Mayor William de Blasio

City Hall

New York, NY 10007

 

Re:  Avonte Oquendo, a minor

 

Dear Mr. de Blasio:

 

Forty years ago, this month, I joined the “War on Poverty” as a foot soldier.  My first assignment was as a “poverty lawyer” at Harlem Assertion of Rights in Harlem. I had admired Cong. Adam Clayton Powell, Jr. since my college days at Howard University.  My vision was to continue his “17 Point Plan” which is now a part of the Congressional Record.

 

It did not take long for me to observe that racially-motivated violence was running amuck in New York City.  I had also personally observed that law enforcement agencies would not take criminal complaints by Blacks who accused whites of perpetrating hate crimes unless whites were informed of their “right” to file a cross-claim.  Prosecutorial discretion would always put the Black person in the “hot seat” without a paddle.

 

Despite the marches and protests from the Black community, law enforcement agencies were not willing to give an inch.  Civil disobedience, alone, was not going to do the “trick”.  Black attorneys were “keeping their noses clean” to be eligible for the one, municipal judgeship that was available to them.  Black police officers were only assigned to predominantly Black and Latino police precincts.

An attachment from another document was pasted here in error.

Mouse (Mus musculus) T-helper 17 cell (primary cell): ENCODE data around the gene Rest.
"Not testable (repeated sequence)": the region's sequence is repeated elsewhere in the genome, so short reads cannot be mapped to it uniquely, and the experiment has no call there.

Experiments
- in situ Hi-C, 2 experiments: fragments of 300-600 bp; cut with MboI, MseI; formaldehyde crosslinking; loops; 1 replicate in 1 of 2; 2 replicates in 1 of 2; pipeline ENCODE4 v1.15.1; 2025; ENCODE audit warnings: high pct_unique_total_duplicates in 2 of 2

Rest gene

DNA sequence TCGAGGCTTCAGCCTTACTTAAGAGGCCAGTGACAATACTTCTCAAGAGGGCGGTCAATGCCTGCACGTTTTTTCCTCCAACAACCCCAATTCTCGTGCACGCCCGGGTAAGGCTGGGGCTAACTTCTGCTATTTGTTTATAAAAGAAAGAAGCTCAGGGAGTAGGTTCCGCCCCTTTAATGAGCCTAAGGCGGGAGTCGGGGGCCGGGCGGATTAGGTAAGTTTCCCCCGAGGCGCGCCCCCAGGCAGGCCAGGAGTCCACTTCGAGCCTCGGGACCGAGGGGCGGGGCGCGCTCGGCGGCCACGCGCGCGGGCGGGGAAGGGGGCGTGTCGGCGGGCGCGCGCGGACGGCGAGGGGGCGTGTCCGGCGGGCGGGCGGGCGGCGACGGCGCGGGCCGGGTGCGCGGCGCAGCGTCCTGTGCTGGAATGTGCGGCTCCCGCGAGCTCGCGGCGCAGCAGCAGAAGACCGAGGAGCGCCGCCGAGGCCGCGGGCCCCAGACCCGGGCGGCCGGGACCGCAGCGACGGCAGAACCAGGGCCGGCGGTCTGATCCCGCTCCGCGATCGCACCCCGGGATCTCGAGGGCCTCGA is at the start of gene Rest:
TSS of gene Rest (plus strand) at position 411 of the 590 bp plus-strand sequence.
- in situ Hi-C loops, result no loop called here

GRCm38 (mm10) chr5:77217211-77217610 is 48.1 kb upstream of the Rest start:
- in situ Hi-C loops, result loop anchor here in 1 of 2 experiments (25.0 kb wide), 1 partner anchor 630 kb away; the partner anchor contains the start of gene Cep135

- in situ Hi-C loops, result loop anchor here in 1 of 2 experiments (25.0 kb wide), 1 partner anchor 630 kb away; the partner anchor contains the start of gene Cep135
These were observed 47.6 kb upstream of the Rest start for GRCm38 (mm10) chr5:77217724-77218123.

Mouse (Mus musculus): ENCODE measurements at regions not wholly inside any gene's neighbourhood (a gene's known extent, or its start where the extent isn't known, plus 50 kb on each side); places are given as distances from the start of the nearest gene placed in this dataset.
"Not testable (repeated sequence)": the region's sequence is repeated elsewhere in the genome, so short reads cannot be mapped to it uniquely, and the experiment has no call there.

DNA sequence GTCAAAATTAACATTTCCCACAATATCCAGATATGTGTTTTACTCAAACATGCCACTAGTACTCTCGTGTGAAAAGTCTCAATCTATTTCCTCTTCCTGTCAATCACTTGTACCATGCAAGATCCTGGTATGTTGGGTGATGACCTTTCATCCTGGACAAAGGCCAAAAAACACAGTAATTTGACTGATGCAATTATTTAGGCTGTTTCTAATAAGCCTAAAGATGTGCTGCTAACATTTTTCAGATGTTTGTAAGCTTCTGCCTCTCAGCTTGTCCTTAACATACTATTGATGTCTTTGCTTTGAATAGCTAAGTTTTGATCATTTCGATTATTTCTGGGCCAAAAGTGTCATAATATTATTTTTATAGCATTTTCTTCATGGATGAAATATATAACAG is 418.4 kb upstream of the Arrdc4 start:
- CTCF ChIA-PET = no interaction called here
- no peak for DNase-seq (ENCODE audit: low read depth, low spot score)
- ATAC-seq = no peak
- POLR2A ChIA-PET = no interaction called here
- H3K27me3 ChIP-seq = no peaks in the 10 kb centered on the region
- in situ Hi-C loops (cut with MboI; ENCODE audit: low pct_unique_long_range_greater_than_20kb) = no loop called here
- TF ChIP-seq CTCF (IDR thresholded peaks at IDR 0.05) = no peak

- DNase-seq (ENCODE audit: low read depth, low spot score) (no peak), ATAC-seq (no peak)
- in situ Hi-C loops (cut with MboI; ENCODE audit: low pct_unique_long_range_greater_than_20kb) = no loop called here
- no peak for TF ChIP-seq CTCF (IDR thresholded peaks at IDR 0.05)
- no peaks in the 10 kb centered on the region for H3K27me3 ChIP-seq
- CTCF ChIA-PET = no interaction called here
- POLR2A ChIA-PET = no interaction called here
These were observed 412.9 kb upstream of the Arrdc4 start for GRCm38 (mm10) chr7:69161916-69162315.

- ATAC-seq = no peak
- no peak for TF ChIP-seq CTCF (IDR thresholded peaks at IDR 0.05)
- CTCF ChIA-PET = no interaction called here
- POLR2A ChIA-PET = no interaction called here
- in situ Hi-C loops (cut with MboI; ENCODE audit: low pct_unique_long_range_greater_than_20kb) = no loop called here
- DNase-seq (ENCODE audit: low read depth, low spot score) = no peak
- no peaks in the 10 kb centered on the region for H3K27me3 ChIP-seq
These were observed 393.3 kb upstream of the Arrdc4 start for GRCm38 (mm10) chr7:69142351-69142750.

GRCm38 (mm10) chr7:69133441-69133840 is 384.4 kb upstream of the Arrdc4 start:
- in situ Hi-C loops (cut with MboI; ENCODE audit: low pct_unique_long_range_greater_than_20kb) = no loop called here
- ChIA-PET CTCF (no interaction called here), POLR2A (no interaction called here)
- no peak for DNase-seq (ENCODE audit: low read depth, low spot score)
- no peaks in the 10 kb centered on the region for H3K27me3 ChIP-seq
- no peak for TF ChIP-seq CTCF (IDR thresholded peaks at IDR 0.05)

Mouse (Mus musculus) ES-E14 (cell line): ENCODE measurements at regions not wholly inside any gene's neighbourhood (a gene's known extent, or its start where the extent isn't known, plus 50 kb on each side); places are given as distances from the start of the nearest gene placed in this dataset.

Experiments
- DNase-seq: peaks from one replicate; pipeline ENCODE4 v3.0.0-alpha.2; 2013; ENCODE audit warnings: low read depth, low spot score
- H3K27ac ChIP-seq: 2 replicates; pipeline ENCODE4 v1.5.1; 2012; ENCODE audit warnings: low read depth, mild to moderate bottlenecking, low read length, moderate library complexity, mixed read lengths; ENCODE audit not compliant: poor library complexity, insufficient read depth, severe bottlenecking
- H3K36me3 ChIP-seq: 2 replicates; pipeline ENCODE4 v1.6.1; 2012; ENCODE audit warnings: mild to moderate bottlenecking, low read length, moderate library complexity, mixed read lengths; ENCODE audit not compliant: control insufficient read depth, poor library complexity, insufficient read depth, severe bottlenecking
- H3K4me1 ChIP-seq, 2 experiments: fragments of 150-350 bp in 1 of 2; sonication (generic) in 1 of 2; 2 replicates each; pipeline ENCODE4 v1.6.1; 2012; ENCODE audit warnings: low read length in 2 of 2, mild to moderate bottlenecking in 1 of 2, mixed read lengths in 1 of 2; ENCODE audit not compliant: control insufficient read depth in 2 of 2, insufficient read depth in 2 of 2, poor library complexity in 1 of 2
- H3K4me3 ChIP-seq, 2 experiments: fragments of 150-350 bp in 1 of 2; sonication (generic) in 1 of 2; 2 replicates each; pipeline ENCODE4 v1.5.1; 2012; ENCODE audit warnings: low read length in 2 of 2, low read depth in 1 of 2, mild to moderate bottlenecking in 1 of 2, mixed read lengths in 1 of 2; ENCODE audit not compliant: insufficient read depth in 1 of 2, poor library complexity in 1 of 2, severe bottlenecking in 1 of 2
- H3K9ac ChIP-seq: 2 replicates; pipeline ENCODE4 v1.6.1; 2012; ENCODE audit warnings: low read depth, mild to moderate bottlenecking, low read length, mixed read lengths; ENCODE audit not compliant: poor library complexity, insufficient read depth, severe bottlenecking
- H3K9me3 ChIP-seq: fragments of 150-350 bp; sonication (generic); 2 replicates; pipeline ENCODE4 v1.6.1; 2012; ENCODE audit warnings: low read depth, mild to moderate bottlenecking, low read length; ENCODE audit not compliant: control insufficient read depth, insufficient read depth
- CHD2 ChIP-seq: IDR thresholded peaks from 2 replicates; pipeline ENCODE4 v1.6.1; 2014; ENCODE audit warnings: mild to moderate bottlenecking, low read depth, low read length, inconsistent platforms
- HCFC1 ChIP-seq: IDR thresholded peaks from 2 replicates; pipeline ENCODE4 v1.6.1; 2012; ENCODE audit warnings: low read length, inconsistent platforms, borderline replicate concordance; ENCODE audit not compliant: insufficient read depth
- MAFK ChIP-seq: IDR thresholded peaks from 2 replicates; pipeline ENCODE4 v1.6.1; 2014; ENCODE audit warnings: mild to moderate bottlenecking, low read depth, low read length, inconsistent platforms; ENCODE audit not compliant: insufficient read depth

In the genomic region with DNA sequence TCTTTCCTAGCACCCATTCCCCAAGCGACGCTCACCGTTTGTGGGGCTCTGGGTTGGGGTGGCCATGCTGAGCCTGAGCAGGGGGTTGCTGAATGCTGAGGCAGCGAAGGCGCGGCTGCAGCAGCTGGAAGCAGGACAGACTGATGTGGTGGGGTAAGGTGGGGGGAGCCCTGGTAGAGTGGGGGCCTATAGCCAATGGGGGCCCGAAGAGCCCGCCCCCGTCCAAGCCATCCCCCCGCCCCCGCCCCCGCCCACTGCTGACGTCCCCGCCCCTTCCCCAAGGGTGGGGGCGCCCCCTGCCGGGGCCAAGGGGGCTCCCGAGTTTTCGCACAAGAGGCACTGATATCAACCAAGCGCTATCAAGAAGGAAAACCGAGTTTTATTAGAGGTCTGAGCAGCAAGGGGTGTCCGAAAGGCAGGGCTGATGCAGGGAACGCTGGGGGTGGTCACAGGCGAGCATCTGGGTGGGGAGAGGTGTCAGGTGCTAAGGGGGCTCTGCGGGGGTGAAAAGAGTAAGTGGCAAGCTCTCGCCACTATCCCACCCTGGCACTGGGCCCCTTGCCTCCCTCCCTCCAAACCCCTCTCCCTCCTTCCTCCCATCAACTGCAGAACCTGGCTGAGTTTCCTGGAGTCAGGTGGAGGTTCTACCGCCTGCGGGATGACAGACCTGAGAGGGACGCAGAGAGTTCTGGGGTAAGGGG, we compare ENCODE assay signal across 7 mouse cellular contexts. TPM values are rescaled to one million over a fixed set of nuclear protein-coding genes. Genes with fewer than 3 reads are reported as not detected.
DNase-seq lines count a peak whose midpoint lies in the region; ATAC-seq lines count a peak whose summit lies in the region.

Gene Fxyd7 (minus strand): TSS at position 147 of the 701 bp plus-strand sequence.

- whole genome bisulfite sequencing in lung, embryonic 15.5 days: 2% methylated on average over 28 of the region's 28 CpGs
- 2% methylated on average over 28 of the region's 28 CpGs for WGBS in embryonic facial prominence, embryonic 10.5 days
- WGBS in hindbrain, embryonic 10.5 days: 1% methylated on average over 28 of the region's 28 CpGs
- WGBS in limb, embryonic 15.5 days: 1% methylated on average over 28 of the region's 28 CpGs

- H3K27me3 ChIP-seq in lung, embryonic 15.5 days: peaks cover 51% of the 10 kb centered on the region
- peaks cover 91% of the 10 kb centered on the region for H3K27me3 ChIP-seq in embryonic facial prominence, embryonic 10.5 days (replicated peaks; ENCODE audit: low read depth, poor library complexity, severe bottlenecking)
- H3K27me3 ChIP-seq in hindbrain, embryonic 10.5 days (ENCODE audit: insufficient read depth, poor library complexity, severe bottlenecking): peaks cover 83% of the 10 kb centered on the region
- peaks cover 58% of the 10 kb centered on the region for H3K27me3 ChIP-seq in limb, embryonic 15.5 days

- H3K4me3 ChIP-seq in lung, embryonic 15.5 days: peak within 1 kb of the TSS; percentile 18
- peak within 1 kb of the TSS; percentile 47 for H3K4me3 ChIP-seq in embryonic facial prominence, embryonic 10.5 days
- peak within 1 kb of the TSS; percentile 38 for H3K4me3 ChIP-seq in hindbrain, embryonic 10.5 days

By 1984, I had saved enough “pennies” to secure office space in Brooklyn for a law office and to acquire a modest law library.  My mission was to end racially-motivated violence in New York. A “poverty lawyer” is barred, by law, from ending racially-motivated violence.  See Compromise of 1877.

 

Despite the relatively high rent, I chose 16 Court Street in Brooklyn because of its proximity to the courts and access to law libraries. This would be a “public interest” law firm.  A lawyer needs “tools of warfare” and some “starch in his back”.  Unfortunately, Black lawyers were not at war with white supremacy.  They sought accommodationism.

 

In December 1986, I received a call from Chris Griffith, the brother of the late Michael Griffith who had just died at the hands of white supremacists in Howard Beach.  He stated that I was the only lawyer in New York who could get justice for his family.  This meant indictments.  Ready or not, I had to stand up to New York State with all Black leaders rooting for the “Empire State”.  This was no small feat.